Red Rooster chef Marcus Samuelsson and food festival guru Herb Karlitz are launching a major Harlem food festival. Details are still being worked out, but they’ll organize a series of events in Harlem for 2015. The fest could also incorporate music and art elements, and was being buzzed about at the recent James Beard Awards.
Supporters are expected to include heavy hitters such as Bill Clinton. Karlitz has been behind food and wine fests in New York, California, Miami and Las Vegas.
Also, Samuelsson, the celebrity chef and TV personality is writing a memoir. As The New York Times recently opined:
“Mr. Samuelsson, as it happens, possesses one of the great culinary stories of our time.”
Born in Ethiopia and adopted from a tuberculosis treatment center at age 3, Samuelsson moved to Sweden as a toddler with his sister, where he learned his early kitchen skills from a doting grandmother. Samuelsson's new memoir Yes, Chef follows him on his journey from Africa to Sweden, New York, France, Switzerland, and the many kitchens and restaurants that launched his career. On Wednesday, July 18, Samuelsson will barnstorm Austin for three appearances in eight hours at both La Condesa and Central Market.
Discussing the book, his future plans, and his experiences of Austin during his April food festival visit the chef said it took five years, and the whole idea was to respect the reader the way you respect a diner in a restaurant. Every word, every sentence did matter, and he wanted to do something tasteful and crafted, but also inspired. However long the journey was, there's just a lot to cover, whether it's race, whether it's adoption, whether it's family. “But, in order to do that you want it not just to be stuff, you want it to be meaningful.”
Samuellson explained that everyone has a different journey. “I just knew what it would take for me. I'm not from France, and many chefs come from really strong, cooking-traditional places. I didn't come from a cooking family, my grandmother cooked, but my father didn't have a restaurant or anything like that. I just felt for me, given everything that I had, and also being a person of color, I just knew I had a lower margin for error. So I just had to keep the knives sharpened and focus on it.”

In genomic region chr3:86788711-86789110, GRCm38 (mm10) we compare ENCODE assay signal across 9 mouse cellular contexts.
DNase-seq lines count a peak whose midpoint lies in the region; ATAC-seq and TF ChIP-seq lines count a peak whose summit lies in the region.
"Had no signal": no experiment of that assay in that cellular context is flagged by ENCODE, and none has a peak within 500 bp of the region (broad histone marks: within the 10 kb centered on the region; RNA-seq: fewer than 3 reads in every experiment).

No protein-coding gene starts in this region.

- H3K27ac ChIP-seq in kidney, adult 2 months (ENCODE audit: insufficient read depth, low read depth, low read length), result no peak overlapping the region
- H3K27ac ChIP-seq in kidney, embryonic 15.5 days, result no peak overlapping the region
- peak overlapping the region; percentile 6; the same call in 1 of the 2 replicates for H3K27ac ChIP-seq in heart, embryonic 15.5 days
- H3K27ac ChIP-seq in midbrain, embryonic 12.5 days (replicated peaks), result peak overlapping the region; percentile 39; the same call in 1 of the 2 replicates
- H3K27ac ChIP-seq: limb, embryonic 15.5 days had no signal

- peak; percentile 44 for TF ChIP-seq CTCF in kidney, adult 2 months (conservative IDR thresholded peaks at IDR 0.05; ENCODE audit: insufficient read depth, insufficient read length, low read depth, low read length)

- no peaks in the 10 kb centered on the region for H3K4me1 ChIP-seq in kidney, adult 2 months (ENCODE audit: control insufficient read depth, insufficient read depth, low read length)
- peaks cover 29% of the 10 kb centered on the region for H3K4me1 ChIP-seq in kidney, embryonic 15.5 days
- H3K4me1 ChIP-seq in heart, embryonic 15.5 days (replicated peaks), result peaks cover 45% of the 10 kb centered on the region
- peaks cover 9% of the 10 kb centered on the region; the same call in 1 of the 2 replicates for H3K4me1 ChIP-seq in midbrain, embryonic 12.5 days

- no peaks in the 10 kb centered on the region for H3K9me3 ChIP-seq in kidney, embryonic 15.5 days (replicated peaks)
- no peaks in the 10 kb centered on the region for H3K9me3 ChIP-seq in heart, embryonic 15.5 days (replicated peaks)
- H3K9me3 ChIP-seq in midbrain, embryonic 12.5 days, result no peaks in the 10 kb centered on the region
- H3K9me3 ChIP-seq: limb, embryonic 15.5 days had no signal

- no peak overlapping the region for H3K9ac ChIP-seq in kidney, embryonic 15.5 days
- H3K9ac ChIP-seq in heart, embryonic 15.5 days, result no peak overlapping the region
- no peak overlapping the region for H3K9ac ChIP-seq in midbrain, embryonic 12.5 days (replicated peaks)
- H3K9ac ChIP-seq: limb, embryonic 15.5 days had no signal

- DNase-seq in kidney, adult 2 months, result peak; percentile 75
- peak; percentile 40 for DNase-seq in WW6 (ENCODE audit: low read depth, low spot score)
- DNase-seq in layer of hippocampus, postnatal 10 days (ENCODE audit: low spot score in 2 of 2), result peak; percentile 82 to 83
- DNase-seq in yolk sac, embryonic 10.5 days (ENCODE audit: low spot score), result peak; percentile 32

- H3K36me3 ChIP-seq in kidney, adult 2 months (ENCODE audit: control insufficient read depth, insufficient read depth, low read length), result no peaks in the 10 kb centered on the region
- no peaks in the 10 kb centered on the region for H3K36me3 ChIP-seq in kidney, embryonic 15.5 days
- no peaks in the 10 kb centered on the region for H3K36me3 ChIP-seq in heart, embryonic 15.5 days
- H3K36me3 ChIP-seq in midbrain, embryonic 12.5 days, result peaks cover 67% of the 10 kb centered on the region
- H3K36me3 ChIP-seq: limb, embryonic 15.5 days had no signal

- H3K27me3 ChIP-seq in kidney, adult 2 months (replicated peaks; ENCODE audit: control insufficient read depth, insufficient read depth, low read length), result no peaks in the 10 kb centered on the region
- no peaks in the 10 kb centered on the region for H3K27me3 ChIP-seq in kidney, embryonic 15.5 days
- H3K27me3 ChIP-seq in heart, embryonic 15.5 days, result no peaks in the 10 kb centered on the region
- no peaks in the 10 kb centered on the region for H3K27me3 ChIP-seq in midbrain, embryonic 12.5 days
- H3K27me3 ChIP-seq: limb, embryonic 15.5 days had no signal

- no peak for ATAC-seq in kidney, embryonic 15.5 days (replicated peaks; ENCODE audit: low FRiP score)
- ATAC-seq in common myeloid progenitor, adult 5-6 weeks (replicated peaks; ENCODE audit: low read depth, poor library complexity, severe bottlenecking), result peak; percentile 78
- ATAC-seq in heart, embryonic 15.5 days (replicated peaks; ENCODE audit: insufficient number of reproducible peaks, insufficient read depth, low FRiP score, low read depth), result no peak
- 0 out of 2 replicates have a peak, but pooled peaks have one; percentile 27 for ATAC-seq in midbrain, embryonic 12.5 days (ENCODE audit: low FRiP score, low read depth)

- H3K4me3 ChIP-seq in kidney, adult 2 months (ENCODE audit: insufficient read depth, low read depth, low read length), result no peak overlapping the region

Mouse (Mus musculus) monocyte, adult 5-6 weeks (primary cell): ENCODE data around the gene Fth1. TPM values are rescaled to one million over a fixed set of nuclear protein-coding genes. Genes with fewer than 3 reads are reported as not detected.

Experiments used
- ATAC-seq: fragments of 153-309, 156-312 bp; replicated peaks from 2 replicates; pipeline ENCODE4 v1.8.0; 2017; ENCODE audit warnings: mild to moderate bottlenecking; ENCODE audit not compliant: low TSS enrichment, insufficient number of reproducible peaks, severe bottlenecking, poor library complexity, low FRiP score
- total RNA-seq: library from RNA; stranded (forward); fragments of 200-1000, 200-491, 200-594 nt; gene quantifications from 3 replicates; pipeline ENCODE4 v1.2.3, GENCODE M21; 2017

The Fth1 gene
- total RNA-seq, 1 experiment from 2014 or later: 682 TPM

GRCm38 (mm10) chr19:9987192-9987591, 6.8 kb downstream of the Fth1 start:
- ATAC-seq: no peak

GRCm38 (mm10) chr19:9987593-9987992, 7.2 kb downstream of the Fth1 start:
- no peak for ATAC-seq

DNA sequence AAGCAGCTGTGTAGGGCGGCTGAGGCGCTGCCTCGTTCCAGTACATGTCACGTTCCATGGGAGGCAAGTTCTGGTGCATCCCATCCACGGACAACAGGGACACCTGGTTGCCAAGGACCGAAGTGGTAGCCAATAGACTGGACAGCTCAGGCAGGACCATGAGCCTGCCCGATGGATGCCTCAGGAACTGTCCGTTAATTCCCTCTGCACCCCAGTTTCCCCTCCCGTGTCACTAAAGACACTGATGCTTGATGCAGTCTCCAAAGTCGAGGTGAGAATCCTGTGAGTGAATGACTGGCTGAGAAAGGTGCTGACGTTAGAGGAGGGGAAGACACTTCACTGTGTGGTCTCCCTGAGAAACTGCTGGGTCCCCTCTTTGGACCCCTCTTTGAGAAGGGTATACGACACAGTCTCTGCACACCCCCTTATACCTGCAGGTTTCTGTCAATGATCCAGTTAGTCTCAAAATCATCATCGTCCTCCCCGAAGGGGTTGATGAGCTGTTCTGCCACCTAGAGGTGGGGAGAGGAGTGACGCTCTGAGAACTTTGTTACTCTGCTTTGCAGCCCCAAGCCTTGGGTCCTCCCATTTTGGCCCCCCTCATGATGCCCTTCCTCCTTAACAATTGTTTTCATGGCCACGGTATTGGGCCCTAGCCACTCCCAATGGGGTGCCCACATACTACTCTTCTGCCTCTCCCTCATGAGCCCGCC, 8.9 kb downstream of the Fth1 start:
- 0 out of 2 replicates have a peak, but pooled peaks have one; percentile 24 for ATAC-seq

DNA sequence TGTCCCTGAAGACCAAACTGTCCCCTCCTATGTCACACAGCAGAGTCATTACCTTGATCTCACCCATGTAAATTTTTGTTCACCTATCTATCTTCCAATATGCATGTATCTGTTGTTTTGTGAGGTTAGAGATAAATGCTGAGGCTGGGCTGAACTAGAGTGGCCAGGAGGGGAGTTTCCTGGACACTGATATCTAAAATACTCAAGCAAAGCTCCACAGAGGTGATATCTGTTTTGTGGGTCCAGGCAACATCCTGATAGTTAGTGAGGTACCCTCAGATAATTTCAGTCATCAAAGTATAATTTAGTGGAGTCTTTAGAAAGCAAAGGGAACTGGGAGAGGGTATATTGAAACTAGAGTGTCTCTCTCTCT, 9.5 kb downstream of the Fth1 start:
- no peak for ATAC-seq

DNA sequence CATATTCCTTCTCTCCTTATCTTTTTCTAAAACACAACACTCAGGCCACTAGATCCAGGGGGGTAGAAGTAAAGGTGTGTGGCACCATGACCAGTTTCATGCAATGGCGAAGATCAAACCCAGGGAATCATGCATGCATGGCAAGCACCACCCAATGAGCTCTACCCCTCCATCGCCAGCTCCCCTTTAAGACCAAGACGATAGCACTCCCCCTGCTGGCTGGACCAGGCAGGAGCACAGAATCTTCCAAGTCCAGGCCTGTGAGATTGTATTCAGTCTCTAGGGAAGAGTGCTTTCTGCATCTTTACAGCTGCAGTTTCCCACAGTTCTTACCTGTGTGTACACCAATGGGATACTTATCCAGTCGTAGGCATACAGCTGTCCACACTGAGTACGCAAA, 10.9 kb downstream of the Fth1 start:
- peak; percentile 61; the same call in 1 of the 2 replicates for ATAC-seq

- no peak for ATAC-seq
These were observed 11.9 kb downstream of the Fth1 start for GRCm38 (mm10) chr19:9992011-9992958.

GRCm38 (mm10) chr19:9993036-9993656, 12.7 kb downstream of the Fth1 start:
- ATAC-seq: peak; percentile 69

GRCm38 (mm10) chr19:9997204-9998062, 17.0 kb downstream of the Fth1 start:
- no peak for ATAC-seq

The Swedish flavors and foods that he grew up with still aren’t common in the US so he mentioned going through the trials of finding the right balance at Aquavit over time. “I've been extremely lucky mainly because my restaurant Red Rooster, in Harlem is completely packed, and I'm very busy with the restaurant, so you come from a small country like Sweden, and it takes a really long time to find a food narrative. Now today there's explosive growth that's being made in the cooking scene, you know you see a restaurant like Copenhagen’s NoMa and so on, but back when I started it wasn't like that, so you had to plow on, you had to get endorsed, and now we're having big success.”
In the book, he talks about ‘keeping his head down’ as a younger chef, not being noticed, just trying to hang around and survive while the other people fell off which came back to him in a really big way while competing in “Top Chef: Masters”, “Chopped”, and “The Next Iron Chef”, because in the book he talks about each kitchen assignment in his career being a bit of a competition to get to the next level.
In his experience, he played soccer, he played sports. He definitely has a competitive side, and it serves him really well when doing a competition, and the adrenaline rush, it's fun! He did three shows so far, and won two of them, so that's not a bad record!
When crafting his story he also told about the less pleasant parts of his life experience, whether it was a business deal going bad with Merkato 55, or whether it was trying to rekindle a relationship with your daughter after all that time. “I mean, I couldn't leave it out. This is not a big deal, really – it was the journey of what I had to experience, and to be trailing off, it’s not honest. I felt like as the author, I felt like I had to put it all in there to do this properly and otherwise it wouldn't work – just like in a restaurant – your food needs to be honest.”
Samuellson also discussed 2001 in New York and 9/11’s aftermath from a business standpoint. “I lived in New York at that time and just remember how empty restaurants were and how empty sporting events were and how people just stopping leaving home.” It did give me more hope and love for New York than ever. It was the hardest thing that ever happened to this city, and it took a toll on everyone, not just New York, all of us, right? But I felt like, wow, this really confirmed more my love for this city and we worked together in a way and everyone stuck together even more. It was definitely a gut check and there were long days and we asked: “Will this ever come back?” And then after a while, you just get used to a new reality and then you make the best out of that.”
“I feel like we have a lot of work to do still on Red Rooster, but I'm excited about that work. Right now, this book is coming out, and Red Rooster, although it's 18 months old, I still feel it's a brand new restaurant in many ways. We're committed to be here in Harlem and hire kids from Harlem and serve the community here and it's new and fresh. Just because you've had 18 months of success doesn't give us the right…I don't feel that we're ready to consider what's next for that. We've set up a supper club called Ginny’s in the basement and we're working hard on that.”